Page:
"The Real Thing" (Fox 2 gallery, pictured above) offers four mini-installations, each a screenprint on paper featuring a sound loop of audio cribbed from YouTube. The images are a grainy array of young men addressing a camera—what looks to be a monitor-mounted digicam of some sort—and the sound is a chopped-up monologue that you listen to on headphones. Each has a title like a screename—"Doctastrange777," "Jøames"—and the audio is often personal but banal, such as "I'm very happy I know you." Swaysland basically takes these very intimate and personal moments—the solitary young person at a computer in an empty room screams the various sorts of confessional diatribes that litter the web—intensifies the intimacy of the relationship by inviting viewers to don headphones to listen to the young men seen in the images, and then amplifies the abject isolation of the entire enterprise by focusing on the trite things they say. It's a work that skates than thin line separating the public and private in online communities, where what feels like interaction—posting something about yourself online—is really little more than dropping one coin among billions into a fountain that might as well be a void.
Sarah Grace Holcomb's
"Women in Wigs" performance/installation (Decker Gallery, pictured above) is something that I imagine might be more powerful in a better environment, but which drew the brain in nonetheless. In this installation Holcomb presented three mannequins, draped in a sort of shabby/skeezy chic, with a projected slideshow above and behind them that offers a series of photos showing a woman in a wig (presumably Holcomb herself) in a series of various exaggerated quotidian acts. It feels a little subdued until you notice that you never seem to be able to see the woman's face, and a little something about the depicted action feels absurd. Holcomb feels to be going for a kind of performance essay, one that explores both the staged imagery and the social construction of gender (see also: Cindy Sherman, Laurie Simmons). Here's to looking forward to watching how Holcomb's ideas mature in her works.
The quality of the images that printmaker
(Decker Gallery, pictured above) displays are undeniably arresting, even if the subject of the images themselves isn't as dynamic. But his prints—medium-sized panels of what I can only guess are labor-intensive, semi-photorealistic treatments of figures achieved in painstaking dots and amoebic, circular forms—are visually spectacular. He's working from the same idea of old newsprint photos that were created out of varying density of dots, but takes the process to a more obsessive and insistently imprecise level. His prints give off the impression that a shotgun blast of fine buckshot passed through parchment and left a cluster that suggest expressive human faces.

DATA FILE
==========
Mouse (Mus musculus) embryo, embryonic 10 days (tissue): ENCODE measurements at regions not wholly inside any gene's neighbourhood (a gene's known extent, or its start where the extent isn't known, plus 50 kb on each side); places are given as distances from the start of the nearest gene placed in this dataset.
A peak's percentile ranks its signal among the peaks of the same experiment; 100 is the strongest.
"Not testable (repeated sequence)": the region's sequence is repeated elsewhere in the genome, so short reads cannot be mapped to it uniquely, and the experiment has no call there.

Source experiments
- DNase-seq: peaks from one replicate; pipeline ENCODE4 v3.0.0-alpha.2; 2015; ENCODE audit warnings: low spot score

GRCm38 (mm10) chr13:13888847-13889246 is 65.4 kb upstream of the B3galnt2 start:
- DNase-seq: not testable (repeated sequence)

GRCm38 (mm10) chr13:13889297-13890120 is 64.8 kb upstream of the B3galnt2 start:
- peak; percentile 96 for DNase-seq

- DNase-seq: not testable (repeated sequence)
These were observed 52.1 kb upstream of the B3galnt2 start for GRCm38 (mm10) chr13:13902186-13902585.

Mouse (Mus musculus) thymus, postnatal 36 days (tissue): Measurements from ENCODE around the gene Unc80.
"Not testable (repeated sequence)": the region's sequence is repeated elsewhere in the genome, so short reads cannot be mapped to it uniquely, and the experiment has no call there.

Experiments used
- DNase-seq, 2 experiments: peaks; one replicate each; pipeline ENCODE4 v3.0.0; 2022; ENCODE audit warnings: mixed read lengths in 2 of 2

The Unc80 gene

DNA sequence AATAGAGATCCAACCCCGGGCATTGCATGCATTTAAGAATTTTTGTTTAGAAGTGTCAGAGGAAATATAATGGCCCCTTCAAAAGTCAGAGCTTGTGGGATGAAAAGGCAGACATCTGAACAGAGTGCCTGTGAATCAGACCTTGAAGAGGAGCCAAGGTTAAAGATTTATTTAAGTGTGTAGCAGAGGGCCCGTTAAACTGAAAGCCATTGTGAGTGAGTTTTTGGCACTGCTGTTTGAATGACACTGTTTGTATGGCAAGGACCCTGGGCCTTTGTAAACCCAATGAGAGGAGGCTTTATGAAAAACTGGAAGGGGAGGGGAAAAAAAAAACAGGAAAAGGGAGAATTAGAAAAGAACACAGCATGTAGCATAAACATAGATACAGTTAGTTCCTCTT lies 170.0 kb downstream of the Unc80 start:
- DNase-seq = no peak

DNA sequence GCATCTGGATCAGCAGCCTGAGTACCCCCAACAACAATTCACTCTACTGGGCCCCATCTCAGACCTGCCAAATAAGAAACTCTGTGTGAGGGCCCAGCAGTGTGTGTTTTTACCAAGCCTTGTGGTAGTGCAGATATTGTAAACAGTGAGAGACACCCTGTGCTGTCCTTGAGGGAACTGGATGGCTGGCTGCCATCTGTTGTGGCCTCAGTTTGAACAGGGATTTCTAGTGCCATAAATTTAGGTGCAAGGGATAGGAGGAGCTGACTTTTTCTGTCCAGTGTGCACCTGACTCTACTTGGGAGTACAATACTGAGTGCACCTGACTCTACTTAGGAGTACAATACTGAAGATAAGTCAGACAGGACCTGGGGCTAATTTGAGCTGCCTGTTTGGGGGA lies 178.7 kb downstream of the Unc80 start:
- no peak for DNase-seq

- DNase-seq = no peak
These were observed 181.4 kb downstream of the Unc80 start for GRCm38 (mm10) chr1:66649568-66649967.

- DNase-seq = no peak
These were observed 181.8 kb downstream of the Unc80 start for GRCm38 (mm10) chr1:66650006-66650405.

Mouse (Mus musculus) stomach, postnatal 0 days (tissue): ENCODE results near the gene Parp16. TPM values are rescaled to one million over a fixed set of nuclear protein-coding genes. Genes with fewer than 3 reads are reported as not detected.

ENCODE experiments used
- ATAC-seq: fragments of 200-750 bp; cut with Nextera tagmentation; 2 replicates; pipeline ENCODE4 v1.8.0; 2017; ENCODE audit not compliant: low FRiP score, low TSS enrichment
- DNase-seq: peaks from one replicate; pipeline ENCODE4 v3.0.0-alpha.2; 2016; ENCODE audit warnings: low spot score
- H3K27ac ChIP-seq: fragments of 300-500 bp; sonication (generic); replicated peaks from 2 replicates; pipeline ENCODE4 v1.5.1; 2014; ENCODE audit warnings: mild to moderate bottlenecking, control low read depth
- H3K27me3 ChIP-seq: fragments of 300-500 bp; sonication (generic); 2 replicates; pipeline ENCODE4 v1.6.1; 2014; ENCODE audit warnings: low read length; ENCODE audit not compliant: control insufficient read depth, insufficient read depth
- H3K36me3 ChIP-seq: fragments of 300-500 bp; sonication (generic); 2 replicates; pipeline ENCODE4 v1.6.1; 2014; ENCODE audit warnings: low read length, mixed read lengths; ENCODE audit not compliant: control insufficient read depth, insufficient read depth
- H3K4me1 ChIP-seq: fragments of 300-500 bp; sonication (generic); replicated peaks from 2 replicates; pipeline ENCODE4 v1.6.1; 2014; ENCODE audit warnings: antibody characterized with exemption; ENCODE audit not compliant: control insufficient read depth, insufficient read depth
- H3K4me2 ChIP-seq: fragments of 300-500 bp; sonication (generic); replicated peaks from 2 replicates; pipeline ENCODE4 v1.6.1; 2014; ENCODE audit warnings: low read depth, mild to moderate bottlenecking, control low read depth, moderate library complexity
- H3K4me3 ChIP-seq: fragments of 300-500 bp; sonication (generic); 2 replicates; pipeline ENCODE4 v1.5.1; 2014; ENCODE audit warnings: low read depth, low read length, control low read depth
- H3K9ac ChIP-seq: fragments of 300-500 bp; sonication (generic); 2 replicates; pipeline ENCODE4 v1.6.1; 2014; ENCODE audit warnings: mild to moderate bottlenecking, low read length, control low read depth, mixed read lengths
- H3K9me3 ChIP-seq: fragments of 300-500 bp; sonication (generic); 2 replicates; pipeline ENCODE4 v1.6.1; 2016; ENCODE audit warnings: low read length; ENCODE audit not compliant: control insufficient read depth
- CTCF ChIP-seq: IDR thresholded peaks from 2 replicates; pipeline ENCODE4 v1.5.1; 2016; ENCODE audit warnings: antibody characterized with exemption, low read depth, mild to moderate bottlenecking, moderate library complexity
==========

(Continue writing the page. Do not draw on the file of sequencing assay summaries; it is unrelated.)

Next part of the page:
The almost snowflake delicate works of
(Fox, 3rd floor) feel fleeting at first, but they slowly accrue an inescapable force. In the mixed-media presentation "Relics," she offers a group of found objects with a short label inside a display case, and each item is a quiet fragment of ephemeral emotion. A receipt bears the caption "Breakfast and love," a broken stopwatch is paired with "We didn't make it." Kim's simple strategy recalls Raymond Pettibon's blunt economy—accessibly stark image, narrative fragment that implies an entire mood—albeit with a softer edge and less confrontational, but they both hurtle the emotions into considering trying to deal with a casually indifferent world. Her tiny nook of exhibition space becomes a small theater of internalized intensity. And her "business cards"? A series of white paper napkins on which she has hand written her name, phone number, e-mail address, and web site, each dotted with a trace of faint trace of human contact—a dab of lips to remove lipstick, the half crescent of a coffee cup—fanned out at a table as if at wedding or wake. But the young artist who tickled me most last evening was
in the Fox Building. No business cards or postcards here, just five incredibly impish pieces, including his umbrella vine—an inordinate assembly of cocktail umbrellas threaded into a rope and extending from floor to ceiling—with Baskin himself sitting right next to it, opening up these tiny umbrellas and tossing them into a pile. His absolutely insouciant works—a string of clear plastic pigs feet hanging on a line, a pile of mallets on a shelf, and "Suitcase of Guns," a small suitcase filled with images of firearms cut out of magazines—are disarmingly sophisticated. His "Portrait of Andy" is a large-scale rendering of Warhol, but you can barely make him out, as Baskin achieves the portrait in an array of small shapes, each labeled with a number, 1-5. From a distance you can make out the image, but up close it becomes array of numerical instructions, as if Baskin had created a portrait of the Pop Art as an unfinished paint-by-numbers project designed by Chuck Close. It's conceptually witty, visually playfully, and absolutely impractical, which only amplifies its fun. Go ahead, say it's not art—what
could it be?